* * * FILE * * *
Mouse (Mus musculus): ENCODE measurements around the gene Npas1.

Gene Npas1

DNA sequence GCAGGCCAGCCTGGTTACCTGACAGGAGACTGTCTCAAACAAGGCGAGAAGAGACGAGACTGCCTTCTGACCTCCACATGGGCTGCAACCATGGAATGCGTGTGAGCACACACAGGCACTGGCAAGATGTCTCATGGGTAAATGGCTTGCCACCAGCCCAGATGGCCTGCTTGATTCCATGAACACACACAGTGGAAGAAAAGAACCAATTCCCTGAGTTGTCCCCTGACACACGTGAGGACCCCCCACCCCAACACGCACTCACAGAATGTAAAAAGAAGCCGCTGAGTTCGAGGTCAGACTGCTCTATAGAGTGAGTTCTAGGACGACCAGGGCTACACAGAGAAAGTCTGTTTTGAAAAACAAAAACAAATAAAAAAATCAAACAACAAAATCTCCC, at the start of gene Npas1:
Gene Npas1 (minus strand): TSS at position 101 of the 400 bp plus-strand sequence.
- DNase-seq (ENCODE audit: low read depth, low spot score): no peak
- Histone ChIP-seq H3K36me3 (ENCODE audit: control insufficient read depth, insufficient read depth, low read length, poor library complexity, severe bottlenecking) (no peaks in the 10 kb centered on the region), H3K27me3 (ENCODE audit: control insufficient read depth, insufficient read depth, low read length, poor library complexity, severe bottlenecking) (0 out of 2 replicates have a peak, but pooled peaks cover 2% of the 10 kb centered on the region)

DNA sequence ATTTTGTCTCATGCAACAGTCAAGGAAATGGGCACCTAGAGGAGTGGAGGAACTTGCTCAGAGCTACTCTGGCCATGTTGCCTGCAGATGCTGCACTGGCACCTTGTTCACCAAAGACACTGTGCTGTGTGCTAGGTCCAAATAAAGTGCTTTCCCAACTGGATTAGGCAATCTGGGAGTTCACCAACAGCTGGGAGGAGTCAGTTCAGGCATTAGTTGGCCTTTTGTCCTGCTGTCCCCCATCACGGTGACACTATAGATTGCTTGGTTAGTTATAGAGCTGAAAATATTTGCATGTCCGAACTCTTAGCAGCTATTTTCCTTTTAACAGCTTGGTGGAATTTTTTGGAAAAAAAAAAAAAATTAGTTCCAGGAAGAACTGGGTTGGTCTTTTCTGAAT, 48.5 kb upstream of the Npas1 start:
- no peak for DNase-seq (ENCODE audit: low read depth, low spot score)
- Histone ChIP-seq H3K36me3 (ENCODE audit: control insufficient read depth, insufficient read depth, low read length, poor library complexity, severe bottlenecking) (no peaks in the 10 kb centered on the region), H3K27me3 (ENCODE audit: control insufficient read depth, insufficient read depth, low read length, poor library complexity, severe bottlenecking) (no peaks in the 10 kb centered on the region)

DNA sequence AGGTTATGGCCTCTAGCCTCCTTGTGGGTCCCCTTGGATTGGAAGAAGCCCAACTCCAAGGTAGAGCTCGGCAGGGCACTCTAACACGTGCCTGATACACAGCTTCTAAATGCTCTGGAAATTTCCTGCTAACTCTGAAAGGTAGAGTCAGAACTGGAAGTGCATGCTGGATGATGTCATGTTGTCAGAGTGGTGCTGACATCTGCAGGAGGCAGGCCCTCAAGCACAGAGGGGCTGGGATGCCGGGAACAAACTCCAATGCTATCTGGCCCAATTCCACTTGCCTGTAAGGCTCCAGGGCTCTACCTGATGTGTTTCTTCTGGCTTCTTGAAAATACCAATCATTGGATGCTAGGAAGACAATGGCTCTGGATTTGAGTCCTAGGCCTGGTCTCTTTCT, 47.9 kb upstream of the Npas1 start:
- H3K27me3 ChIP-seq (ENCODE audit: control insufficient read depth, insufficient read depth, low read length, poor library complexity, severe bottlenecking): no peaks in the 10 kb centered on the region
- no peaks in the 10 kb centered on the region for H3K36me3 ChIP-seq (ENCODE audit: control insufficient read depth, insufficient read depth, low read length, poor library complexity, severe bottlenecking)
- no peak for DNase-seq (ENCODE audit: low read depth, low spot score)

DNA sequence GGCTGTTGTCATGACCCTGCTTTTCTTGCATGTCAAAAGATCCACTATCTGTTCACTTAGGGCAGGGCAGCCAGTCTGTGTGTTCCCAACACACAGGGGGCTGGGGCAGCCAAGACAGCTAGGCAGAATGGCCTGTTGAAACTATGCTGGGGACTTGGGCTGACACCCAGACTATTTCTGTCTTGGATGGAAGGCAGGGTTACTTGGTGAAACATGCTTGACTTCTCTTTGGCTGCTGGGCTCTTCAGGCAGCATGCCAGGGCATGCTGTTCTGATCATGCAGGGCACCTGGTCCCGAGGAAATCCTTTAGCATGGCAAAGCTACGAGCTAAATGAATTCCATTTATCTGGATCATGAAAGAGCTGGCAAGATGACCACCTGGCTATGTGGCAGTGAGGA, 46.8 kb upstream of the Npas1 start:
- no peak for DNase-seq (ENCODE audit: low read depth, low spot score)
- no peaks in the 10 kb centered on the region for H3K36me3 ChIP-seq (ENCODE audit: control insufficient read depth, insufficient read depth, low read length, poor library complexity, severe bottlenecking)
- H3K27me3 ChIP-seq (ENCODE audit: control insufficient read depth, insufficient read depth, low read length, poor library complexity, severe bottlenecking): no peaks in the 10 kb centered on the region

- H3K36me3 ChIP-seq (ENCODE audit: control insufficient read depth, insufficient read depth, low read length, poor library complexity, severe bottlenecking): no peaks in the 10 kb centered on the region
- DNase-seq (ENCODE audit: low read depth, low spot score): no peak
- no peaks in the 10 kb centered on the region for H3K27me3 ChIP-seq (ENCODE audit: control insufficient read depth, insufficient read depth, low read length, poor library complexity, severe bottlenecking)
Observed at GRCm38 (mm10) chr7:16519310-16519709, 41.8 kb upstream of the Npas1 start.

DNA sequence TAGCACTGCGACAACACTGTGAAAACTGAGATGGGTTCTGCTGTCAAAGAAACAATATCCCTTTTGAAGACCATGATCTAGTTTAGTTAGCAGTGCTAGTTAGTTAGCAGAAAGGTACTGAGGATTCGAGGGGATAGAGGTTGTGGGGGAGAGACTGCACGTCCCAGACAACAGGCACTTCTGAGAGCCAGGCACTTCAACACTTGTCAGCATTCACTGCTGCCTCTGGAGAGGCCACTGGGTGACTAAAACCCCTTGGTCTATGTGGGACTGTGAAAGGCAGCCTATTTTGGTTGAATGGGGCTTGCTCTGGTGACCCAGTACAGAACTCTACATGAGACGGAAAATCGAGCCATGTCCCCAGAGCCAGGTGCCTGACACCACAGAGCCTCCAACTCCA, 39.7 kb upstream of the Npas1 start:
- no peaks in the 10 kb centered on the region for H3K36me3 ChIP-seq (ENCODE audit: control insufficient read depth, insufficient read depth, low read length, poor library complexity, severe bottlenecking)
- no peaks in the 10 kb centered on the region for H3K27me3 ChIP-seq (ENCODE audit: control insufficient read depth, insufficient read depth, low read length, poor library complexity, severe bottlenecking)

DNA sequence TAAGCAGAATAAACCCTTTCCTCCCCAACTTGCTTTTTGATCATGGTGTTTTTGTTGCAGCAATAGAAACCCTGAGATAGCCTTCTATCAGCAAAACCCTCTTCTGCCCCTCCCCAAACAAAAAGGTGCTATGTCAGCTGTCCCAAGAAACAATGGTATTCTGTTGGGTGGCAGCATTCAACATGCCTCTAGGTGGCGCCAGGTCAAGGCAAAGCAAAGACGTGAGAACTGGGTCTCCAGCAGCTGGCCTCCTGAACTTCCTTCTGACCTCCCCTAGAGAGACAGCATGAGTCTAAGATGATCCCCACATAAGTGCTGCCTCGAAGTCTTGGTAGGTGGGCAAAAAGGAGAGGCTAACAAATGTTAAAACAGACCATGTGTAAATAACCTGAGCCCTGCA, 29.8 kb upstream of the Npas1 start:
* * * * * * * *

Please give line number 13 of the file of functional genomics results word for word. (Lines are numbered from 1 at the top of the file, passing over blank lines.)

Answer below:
- no peak for DNase-seq (ENCODE audit: low read depth, low spot score)